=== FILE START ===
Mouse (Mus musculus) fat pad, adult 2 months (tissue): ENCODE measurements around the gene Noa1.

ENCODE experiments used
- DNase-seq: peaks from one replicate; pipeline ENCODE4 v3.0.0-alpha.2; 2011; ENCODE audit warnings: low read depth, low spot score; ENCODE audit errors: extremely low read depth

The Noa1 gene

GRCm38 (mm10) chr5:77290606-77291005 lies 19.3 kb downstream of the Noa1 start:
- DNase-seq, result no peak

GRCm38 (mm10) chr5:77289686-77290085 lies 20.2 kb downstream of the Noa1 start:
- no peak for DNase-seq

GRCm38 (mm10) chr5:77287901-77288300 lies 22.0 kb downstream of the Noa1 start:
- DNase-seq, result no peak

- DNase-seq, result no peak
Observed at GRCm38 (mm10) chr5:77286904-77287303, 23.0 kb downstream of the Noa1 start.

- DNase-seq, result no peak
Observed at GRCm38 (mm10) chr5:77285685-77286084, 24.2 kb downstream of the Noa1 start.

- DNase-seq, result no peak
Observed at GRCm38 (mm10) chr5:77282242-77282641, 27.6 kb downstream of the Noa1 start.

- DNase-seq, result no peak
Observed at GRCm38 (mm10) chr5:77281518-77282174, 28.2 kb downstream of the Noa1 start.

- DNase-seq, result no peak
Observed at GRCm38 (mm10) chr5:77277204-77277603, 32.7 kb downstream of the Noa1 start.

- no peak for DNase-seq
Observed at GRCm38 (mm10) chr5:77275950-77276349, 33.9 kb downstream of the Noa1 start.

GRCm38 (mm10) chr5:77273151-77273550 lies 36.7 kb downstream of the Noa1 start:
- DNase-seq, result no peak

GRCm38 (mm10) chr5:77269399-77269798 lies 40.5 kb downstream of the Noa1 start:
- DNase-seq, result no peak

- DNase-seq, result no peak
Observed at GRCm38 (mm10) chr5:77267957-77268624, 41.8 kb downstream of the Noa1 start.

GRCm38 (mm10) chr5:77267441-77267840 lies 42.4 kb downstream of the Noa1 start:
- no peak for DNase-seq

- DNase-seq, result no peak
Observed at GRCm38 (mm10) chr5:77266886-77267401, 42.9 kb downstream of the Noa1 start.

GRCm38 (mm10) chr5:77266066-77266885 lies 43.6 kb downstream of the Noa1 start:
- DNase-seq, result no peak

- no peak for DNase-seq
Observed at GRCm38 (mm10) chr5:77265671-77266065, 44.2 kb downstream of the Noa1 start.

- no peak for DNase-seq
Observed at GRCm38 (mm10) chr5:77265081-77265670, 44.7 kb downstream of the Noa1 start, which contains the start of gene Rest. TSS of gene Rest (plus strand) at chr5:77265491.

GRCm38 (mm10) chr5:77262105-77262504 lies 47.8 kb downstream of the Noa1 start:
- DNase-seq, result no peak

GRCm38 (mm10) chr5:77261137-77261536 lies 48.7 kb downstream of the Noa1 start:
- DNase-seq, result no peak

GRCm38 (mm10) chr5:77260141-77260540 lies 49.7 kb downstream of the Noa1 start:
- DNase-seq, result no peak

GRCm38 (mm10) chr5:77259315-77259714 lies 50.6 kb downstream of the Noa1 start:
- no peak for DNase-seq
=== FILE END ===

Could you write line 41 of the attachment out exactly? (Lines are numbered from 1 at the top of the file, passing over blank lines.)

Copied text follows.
GRCm38 (mm10) chr5:77261137-77261536 lies 48.7 kb downstream of the Noa1 start: